It’s funny how life has those distinct moments, those flashes of reality which stick in your mind like spare change rattling in a console cup holder.

I can remember the first time I came to Arkansas. I was supposed to be in on a Friday night, but it was a Saturday morning when I crossed the river at Memphis. I’d had to stop on the way in from Nashville to change out a turbocharger on a twin-engine piston plane which had, well, blown a turbocharger while at the Jackson, Tennessee airport. This was one of those what are now old-school airplanes, with a turbocharger the size of a Corolla engine, and I got most of the way through the job before fatigue took over and I slept a few hours in the airplane’s cabin before waking up the next morning, finishing up the install, running the thing and double-checking all the connections, and getting in the pickup and heading for Little Rock.

I had a friend there. He’d gotten a pretty good job working on turbo prop airplanes and they were looking to hire people who knew which end of the airplane was the front. He wanted to show me around, and Monday I was going to talk to his boss about a job.

Coming across the river there was a big sign on the bridge welcoming drivers to Arkansas. “Land of Opportunity” they called it, and I recall giving an internal “huh, how about that” knowing I was going to interview for a job, nerves jaded on coffee and not enough sleep, pre-noon light shining over my shoulder. I lit a cigarette (it was back when everyone smoked). “Huh,” and kept driving across the Grand Prairie. Rice fields out to the horizon and still a few hours to Little Rock (speed limit 55).

I got the job.

The money was good and gave me the liquid assets to be able to pursue my hobby/passion, skydiving, something I’d taken up in Tennessee, exchanging airplane maintenance for skydiving lessons. I to pursue the sport once I became an Arkansan, pitching myself out the door of various beat-up Cessnas over that same Grand Prairie.

I can remember the first time I came to Van Buren County. It was, say, five years after that “huh” moment. We had a skydiving demo for Fairfield Bay over July 4 weekend. I met up some friends down in Little Rock, and was going to fly the jump plane up to the Clinton Airport which would be our base of operations for the event.

There was a bit of fog in Little Rock that morning, so we hung around the Little Rock airport, having flown in there from a nearby grass strip, after getting the fuel needed for our adventure. This was back before GPS, and, backing up with a chart, you could follow the Interstate into Conway, then Highway 65 - at the time much twistier - into Clinton, there, on the edge of the lake. Nice airport, quiet, I’d fly a load of four jumpers out over the swimming area at Fairfield, let ‘em out, and circle down and land at the airport. Smoke a cigarette, watch the wind blow through the fields. Wait for a van or whatever to bring everybody back. Do it again. I was a skydiving bum and Clinton was an airport.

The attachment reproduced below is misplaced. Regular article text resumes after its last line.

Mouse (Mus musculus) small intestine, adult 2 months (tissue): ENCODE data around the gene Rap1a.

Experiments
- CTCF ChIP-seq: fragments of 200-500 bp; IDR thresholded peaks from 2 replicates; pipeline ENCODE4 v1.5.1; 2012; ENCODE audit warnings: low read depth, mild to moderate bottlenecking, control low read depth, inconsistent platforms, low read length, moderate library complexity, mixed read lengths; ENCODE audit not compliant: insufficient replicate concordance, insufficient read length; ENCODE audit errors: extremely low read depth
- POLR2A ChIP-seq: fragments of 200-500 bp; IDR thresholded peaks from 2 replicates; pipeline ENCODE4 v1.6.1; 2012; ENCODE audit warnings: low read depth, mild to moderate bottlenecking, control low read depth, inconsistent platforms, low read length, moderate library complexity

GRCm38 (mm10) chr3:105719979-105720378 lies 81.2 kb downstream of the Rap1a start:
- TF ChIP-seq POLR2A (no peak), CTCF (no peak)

A few years later quit smoking, went back to college. Found out writing, and newspapers, was something I loved. Used airplanes to help pay the way. Wound up coming to the Clinton Airport, that same airport, to do some airplane inspections for people I’d met through the Little Rock job, making a buck here and there.

Met people.

Got through with college, kept the airplane licenses intact, still coming to Clinton some nights, some weekends, messing with airplanes. The skydiving gear was (is) in the corner of the bedroom gathering dust. Worked on a career track in tech, was a big shot, took phone calls and fired people.

My health went south, then the economy, Clinton needed somebody who knew which end of the airplane was the front to start showing up full-time. Working in Clinton and a friend of a friend knew I could write, needed a guy to help out at the newspaper in town some, freelance stuff. “Hey, could you write a column?”

Got some work, got some more work. “Hey, could you be the editor?” That was a little over a year ago, just before July 4, just before that same time, so many tobacco-stained years earlier when I first saw Van Buren County through the windscreen of an overloaded Cessna.

Just got word Monday, two days before this issue hit the press, that I’d won second place in column writing and honorable mention in photo essay for 2016 by the Arkansas Press Association.

Land of Opportunity.